The terrible but provisional death toll of the floods in Kentucky, with more than 25 dead

 

The death toll from the devastating floods in Kentucky has risen to 25 and is expected to rise further, the governor of the U.S. said Saturday, July 30, as emergency services and residents continued to search for survivors.

“We have 25 confirmed dead,” Andy Beshear said during a news conference. “That death toll will continue to rise.”

“Unfortunately, I think we’re going to be finding bodies for weeks, ” the Democratic governor added as torrential rains pounded the eastern part of the rural state overnight Wednesday, July 27, into Thursday, July 28, turning some roads into rivers and forcing residents to take shelter on the roofs of their homes while waiting for help.

In addition, Beshear said four children died in the flooding, not six as previously reported.

According to the local Lexington Herald-Leader newspaper, the four siblings, ranging in age from one-and-a-half to eight years old, were swept away while taking refuge in a tree top with their parents.

This is incredible, as parts of Kentucky received some 20 cm of rain in 24 hours and, in some places, river waters rose suddenly by several meters before breaking their banks.

In Frankfort, the governor noted that it was still difficult to estimate the number of missing people because cell phone services were no longer working in the hardest hit areas and people who escaped the torrential rains could not reassure their families.

The White House declared a “natural disaster” state and released federal reinforcements to support areas affected by “the storm, flooding, landslides and mudslides.

National Guard reservists have conducted 650 evacuations by helicopter since Wednesday, while state security services have conducted 750 by boat. According to Beshear, the operations were “extremely stressful and difficult” for rescuers.

Fifteen reception centers were opened in schools, churches and natural parks.

Fortunately, the rain stopped over the region on Saturday, July 30. Still, more rain is expected on Sunday, July 31, which may pose new logistical problems for rescuers who have difficulty reaching victims because many roads are cut, bridges are unusable, and water levels are still too high.

“Our problem will be Sunday,” Beshear confirmed on CNN. “It’s going to start raining again, and while we don’t think it’s going to be historic rains, it’s going to be hard.”

Moreover, intense heat is expected next week, and thousands of houses are deprived of electricity, air conditioning, and drinking water. The authorities are preparing to set up “cool centers” with portable generators for the most vulnerable and to distribute water.

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The terrible but provisional death toll of the floods in Kentucky, with more than 25 dead

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The terrible but provisional death toll of the floods in Kentucky, with more than 25 dead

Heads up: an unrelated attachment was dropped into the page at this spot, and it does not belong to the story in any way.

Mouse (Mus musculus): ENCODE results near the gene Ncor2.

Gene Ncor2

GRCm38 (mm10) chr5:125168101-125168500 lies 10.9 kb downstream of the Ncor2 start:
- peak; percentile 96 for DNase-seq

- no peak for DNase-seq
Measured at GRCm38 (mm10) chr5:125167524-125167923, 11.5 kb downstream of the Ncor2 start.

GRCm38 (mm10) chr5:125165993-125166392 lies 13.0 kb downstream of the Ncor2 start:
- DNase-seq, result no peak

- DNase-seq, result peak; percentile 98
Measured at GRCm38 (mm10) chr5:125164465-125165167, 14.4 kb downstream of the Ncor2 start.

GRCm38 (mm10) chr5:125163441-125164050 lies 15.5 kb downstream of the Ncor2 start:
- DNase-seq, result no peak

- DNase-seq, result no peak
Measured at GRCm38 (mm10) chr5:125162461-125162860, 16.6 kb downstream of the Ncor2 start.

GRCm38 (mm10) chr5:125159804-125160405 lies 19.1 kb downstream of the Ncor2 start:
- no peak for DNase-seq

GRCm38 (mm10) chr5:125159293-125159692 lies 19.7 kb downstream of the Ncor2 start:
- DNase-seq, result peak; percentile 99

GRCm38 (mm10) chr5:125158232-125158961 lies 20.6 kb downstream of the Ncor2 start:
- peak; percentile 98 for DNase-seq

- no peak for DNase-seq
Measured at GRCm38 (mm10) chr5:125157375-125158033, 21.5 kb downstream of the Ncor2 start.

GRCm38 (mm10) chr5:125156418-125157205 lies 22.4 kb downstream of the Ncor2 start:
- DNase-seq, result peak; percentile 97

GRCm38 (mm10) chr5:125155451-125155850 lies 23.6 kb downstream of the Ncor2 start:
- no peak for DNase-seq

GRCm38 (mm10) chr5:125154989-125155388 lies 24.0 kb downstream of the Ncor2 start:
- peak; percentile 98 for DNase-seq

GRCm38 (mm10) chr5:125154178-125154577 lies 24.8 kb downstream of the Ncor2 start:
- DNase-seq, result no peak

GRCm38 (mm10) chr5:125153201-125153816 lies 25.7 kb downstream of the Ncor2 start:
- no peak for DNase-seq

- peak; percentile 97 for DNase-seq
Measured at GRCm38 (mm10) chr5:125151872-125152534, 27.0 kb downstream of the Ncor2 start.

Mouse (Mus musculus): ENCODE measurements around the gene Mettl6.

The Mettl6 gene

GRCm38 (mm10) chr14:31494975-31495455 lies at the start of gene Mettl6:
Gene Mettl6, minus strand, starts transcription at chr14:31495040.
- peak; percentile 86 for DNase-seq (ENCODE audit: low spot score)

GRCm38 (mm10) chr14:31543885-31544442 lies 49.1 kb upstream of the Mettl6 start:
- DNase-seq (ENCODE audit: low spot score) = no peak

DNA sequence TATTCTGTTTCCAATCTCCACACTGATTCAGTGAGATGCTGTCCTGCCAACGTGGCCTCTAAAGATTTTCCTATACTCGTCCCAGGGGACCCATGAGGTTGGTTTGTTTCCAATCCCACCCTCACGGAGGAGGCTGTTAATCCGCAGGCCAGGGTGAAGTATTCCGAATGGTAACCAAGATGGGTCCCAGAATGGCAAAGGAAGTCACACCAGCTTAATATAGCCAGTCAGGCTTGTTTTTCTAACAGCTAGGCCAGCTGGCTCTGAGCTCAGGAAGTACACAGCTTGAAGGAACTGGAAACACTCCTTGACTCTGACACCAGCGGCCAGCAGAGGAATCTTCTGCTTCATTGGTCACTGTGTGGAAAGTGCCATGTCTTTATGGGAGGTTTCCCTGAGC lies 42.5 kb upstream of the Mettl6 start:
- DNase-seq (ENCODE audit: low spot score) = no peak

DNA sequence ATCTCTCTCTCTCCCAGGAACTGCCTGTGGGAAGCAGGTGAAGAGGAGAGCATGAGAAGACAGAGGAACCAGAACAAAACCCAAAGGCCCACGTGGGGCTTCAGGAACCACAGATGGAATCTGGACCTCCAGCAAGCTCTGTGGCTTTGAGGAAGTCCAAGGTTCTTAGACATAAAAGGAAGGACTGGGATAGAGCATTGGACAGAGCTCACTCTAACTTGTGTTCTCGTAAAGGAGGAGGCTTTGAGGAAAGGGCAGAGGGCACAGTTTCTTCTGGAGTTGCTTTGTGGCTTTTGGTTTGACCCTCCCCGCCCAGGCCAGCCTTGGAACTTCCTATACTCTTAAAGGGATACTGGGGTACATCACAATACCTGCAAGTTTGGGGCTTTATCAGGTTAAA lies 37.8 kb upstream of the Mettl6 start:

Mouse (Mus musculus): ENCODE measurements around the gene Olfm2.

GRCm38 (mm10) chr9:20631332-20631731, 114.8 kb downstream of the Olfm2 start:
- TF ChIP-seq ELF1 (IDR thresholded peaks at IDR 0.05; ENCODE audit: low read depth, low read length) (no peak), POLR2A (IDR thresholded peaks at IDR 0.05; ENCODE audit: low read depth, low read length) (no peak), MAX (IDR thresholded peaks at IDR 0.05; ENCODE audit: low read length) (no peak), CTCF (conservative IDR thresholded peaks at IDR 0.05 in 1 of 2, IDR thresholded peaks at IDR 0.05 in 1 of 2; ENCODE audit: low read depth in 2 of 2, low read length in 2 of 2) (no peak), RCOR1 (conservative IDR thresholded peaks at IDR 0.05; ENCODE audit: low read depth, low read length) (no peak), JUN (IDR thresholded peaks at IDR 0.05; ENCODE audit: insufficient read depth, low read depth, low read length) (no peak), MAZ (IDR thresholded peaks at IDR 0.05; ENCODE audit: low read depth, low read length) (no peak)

The death toll from the devastating floods in Kentucky has risen to 25 and is expected to rise further, the governor of the U.S. said Saturday, July 30, as emergency services and residents continued to search for survivors. "We have 25 confirmed dead," Andy Beshear said during a news conference. "That death toll will continue to rise." "Unfortunately, I think we're going to be finding bodies for weeks, " the Democratic governor added as torrential rains pounded the eastern part of the rural state overnight Wednesday, July 27, into Thursday, July 28, turning some roads into rivers and forcing residents to take shelter on the roofs of their homes while waiting for help. In addition, Beshear said four children died in the flooding, not six as previously reported. According to the local Lexington Herald-Leader newspaper, the four siblings, ranging in age from one-and-a-half to eight years old, were swept away while taking refuge in a tree top with their parents. This is incredible, as parts of Kentucky received some 20 cm of rain in 24 hours and, in some places, river waters rose suddenly by several meters before breaking their banks. In Frankfort, the governor noted that it was still difficult to estimate the number of missing people because cell phone services were no longer working in the hardest hit areas and people who escaped the torrential rains could not reassure their families. The White House declared a "natural disaster" state and released federal reinforcements to support areas affected by "the storm, flooding, landslides and mudslides. National Guard reservists have conducted 650 evacuations by helicopter since Wednesday, while state security services have conducted 750 by boat. According to Beshear, the operations were "extremely stressful and difficult" for rescuers. Fifteen reception centers were opened in schools, churches and natural parks. Fortunately, the rain stopped over the region on Saturday, July 30. Still, more rain is expected on Sunday, July 31, which may pose new logistical problems for rescuers who have difficulty reaching victims because many roads are cut, bridges are unusable, and water levels are still too high. "Our problem will be Sunday," Beshear confirmed on CNN. "It's going to start raining again, and while we don't think it's going to be historic rains, it's going to be hard." Moreover, intense heat is expected next week, and thousands of houses are deprived of electricity, air conditioning, and drinking water. The authorities are preparing to set up "cool centers" with portable generators for the most vulnerable and to distribute water.
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The terrible but provisional death toll of the floods in Kentucky, with more than 25 dead

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